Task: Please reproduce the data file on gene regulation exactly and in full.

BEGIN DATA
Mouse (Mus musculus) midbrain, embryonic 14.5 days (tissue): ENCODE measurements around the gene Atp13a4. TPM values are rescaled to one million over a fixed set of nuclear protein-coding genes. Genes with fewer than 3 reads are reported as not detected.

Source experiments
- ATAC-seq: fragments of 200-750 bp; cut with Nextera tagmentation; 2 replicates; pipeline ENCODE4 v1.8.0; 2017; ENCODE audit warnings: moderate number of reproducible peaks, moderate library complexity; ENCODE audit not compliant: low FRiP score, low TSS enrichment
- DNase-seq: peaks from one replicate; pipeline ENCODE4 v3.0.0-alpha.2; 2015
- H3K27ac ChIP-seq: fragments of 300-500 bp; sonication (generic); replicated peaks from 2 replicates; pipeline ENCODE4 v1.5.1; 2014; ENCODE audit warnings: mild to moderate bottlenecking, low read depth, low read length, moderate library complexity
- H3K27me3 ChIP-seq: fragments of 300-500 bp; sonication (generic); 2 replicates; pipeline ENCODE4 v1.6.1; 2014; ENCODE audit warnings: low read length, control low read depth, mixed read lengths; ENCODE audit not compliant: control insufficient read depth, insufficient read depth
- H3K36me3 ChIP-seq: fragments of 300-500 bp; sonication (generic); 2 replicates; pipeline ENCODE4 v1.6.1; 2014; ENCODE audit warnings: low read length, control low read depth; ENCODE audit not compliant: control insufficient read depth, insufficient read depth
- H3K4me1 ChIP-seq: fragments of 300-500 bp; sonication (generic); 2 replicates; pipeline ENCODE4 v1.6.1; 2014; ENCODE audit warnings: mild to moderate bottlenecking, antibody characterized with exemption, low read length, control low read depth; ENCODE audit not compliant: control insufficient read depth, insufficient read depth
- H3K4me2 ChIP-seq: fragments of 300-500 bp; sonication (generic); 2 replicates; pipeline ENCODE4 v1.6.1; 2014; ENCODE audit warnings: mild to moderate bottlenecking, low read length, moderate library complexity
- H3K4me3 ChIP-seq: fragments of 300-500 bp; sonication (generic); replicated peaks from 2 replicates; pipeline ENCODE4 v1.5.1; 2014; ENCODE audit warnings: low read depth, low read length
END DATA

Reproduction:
Mouse (Mus musculus) midbrain, embryonic 14.5 days (tissue): ENCODE measurements around the gene Atp13a4. TPM values are rescaled to one million over a fixed set of nuclear protein-coding genes. Genes with fewer than 3 reads are reported as not detected.

Source experiments
- ATAC-seq: fragments of 200-750 bp; cut with Nextera tagmentation; 2 replicates; pipeline ENCODE4 v1.8.0; 2017; ENCODE audit warnings: moderate number of reproducible peaks, moderate library complexity; ENCODE audit not compliant: low FRiP score, low TSS enrichment
- DNase-seq: peaks from one replicate; pipeline ENCODE4 v3.0.0-alpha.2; 2015
- H3K27ac ChIP-seq: fragments of 300-500 bp; sonication (generic); replicated peaks from 2 replicates; pipeline ENCODE4 v1.5.1; 2014; ENCODE audit warnings: mild to moderate bottlenecking, low read depth, low read length, moderate library complexity
- H3K27me3 ChIP-seq: fragments of 300-500 bp; sonication (generic); 2 replicates; pipeline ENCODE4 v1.6.1; 2014; ENCODE audit warnings: low read length, control low read depth, mixed read lengths; ENCODE audit not compliant: control insufficient read depth, insufficient read depth
- H3K36me3 ChIP-seq: fragments of 300-500 bp; sonication (generic); 2 replicates; pipeline ENCODE4 v1.6.1; 2014; ENCODE audit warnings: low read length, control low read depth; ENCODE audit not compliant: control insufficient read depth, insufficient read depth
- H3K4me1 ChIP-seq: fragments of 300-500 bp; sonication (generic); 2 replicates; pipeline ENCODE4 v1.6.1; 2014; ENCODE audit warnings: mild to moderate bottlenecking, antibody characterized with exemption, low read length, control low read depth; ENCODE audit not compliant: control insufficient read depth, insufficient read depth
- H3K4me2 ChIP-seq: fragments of 300-500 bp; sonication (generic); 2 replicates; pipeline ENCODE4 v1.6.1; 2014; ENCODE audit warnings: mild to moderate bottlenecking, low read length, moderate library complexity
- H3K4me3 ChIP-seq: fragments of 300-500 bp; sonication (generic); replicated peaks from 2 replicates; pipeline ENCODE4 v1.5.1; 2014; ENCODE audit warnings: low read depth, low read length